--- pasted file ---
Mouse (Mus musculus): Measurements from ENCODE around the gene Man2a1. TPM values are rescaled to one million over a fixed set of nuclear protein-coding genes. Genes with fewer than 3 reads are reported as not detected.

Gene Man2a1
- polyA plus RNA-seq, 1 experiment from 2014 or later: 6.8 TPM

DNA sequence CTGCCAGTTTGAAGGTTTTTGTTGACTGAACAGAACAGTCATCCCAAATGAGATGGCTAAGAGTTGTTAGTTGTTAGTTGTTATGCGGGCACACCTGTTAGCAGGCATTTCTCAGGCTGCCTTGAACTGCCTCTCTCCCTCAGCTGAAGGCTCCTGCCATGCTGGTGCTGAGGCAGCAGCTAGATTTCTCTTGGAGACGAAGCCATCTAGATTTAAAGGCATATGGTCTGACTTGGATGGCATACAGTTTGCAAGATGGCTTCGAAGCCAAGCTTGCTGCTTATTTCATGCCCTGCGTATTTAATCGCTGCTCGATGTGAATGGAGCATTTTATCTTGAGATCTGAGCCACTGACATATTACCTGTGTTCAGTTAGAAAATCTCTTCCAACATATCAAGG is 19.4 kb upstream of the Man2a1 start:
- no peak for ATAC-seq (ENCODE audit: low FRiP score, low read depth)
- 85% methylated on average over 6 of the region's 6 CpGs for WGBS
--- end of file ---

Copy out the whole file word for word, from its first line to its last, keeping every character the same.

Mouse (Mus musculus): Measurements from ENCODE around the gene Man2a1. TPM values are rescaled to one million over a fixed set of nuclear protein-coding genes. Genes with fewer than 3 reads are reported as not detected.

Gene Man2a1
- polyA plus RNA-seq, 1 experiment from 2014 or later: 6.8 TPM

DNA sequence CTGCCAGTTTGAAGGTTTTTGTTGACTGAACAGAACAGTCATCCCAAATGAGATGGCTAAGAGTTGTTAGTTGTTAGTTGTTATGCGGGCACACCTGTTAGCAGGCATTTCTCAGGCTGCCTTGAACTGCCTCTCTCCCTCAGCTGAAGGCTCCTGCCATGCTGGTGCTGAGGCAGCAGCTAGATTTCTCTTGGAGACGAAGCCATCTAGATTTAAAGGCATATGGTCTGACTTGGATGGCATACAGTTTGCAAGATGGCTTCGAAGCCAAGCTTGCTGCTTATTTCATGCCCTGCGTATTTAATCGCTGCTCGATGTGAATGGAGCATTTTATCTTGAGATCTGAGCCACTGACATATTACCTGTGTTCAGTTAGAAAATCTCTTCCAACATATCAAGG is 19.4 kb upstream of the Man2a1 start:
- no peak for ATAC-seq (ENCODE audit: low FRiP score, low read depth)
- 85% methylated on average over 6 of the region's 6 CpGs for WGBS